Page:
Mexico: Supporting Access To Healthcare For Refugees & Migrants

Central America is currently experiencing a refugee and migrant crisis

In late 2018, approximately 10,000 people from Honduras and El Salvador fled their countries

The vast majority were escaping endemic violence and extreme poverty, or being forced from their homes by climate-change related disasters such as floods and droughts. Many were hoping seek asylum in the United States in the hope of building a better future for themselves and their families.

After surviving the dangerous journey, many were detained by migrant authorities in Mexico and were forcibly or voluntarily returned to their home countries. However, according to the Mexican government, 7,000 people still remain in makeshift shelters in the north of Mexico in cities such as Tijuana and Mexicali.

Earlier this month, a further 2,000 Honduran and Salvadoran nationals left their countries to make the same journey north.

Migrant Marely Villatoro, 20, from Honduras, plays with her 4 months-old child as she waits for a lift during their journey towards the United States, in Tierra Blanca, Mexico

Due to the arduous conditions of the journey, many are in need of immediate access to healthcare, hygiene kits, safe drinking water, and nutritional foodstuffs. The Mexican public health system is struggling to respond to the crisis due to a severe lack of resources and capacity.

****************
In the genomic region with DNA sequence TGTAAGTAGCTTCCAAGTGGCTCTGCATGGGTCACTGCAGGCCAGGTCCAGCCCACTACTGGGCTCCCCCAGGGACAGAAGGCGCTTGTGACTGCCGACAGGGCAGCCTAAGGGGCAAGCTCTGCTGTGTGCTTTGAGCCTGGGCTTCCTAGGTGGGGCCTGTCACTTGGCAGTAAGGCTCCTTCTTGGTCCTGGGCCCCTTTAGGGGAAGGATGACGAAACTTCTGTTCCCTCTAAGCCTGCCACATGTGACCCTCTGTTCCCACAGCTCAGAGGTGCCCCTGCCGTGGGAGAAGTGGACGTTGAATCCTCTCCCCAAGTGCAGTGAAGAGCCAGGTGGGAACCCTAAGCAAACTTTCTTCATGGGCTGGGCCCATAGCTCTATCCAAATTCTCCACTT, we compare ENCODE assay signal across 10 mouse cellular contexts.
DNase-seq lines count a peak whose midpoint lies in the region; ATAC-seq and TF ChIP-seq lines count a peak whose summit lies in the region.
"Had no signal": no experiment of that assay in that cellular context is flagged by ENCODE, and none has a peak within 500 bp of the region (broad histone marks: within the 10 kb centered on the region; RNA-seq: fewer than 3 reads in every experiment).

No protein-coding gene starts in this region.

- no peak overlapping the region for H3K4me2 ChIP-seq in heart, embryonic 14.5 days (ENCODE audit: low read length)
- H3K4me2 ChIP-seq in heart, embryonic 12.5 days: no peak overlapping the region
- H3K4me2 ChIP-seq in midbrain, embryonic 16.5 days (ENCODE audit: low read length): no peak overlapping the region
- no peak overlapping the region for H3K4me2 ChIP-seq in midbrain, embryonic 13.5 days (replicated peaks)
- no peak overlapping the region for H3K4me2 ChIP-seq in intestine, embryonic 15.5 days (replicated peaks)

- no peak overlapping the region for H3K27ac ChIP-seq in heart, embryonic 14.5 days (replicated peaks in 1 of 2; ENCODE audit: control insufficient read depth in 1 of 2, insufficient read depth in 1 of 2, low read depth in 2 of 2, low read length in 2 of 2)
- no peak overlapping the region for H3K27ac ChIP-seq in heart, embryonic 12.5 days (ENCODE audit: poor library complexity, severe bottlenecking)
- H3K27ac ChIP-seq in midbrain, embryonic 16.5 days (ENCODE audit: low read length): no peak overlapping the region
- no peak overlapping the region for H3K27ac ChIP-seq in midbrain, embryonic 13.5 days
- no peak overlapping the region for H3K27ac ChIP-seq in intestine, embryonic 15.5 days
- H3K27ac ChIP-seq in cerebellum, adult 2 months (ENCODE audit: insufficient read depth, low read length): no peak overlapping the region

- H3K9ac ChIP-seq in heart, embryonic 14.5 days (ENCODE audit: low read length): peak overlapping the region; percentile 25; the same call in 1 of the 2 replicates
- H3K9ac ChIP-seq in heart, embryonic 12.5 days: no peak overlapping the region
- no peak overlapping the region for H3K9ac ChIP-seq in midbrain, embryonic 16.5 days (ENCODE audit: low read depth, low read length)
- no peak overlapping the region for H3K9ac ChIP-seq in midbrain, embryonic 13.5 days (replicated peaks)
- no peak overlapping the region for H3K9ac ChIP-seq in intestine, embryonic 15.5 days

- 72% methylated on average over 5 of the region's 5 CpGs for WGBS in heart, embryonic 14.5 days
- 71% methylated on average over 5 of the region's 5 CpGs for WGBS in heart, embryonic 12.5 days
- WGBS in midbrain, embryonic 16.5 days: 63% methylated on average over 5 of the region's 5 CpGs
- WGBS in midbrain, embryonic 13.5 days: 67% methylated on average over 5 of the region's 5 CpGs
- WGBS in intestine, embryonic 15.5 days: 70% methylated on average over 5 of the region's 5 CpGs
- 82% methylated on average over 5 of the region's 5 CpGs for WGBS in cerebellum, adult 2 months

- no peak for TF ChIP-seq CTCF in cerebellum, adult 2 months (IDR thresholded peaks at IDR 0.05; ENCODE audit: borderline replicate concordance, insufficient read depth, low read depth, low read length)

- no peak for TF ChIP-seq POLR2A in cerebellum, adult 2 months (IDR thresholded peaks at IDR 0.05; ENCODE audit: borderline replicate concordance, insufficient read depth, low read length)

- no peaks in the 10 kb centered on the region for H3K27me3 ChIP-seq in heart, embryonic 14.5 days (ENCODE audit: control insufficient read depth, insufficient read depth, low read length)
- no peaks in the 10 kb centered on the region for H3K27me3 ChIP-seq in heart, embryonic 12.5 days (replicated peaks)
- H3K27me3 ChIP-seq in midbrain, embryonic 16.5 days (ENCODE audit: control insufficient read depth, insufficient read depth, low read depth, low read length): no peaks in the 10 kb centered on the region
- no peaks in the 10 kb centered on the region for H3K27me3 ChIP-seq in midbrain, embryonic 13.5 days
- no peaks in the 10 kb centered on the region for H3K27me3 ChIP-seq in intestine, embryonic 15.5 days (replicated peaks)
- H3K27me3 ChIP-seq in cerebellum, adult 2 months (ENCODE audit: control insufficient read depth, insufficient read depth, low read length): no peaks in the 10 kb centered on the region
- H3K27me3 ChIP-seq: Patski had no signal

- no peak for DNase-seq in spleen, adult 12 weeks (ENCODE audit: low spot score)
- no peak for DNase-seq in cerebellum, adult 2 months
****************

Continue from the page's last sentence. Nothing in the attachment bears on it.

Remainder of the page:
Doctors of the World is currently on the ground in Mexico working alongside the Mexican health authorities to facilitate access to healthcare for refugees and migrants in the town of Tapachula, a key town on Mexico’s southern border for those travelling north or waiting to hear news about their asylum status in Mexico. Our teams are working to provide those in need with access to primary healthcare, and to assess additional needs through a mobile medical team.

Migrant Yoselin Dias, 9, from Honduras, is held by her mother as they wait for transportation during their journey towards the United States, in Matehuala, Mexico

DOTW has been active in Mexico since 1998

Our teams are uniquely positioned to address the current crisis due to our significant experience working with vulnerable populations in Mexico. Since 1998, our work has focused on advocating for indigenous communities and providing access to sexual and reproductive healthcare to migrants from Central America residing in Mexico. 

In the Southern border towns of Tapachula and Huixtla, our network of community health promoters distribute free contraceptives, administer free STI testing and provide access to reproductive health information.

Learn more about our ongoing work in Mexico.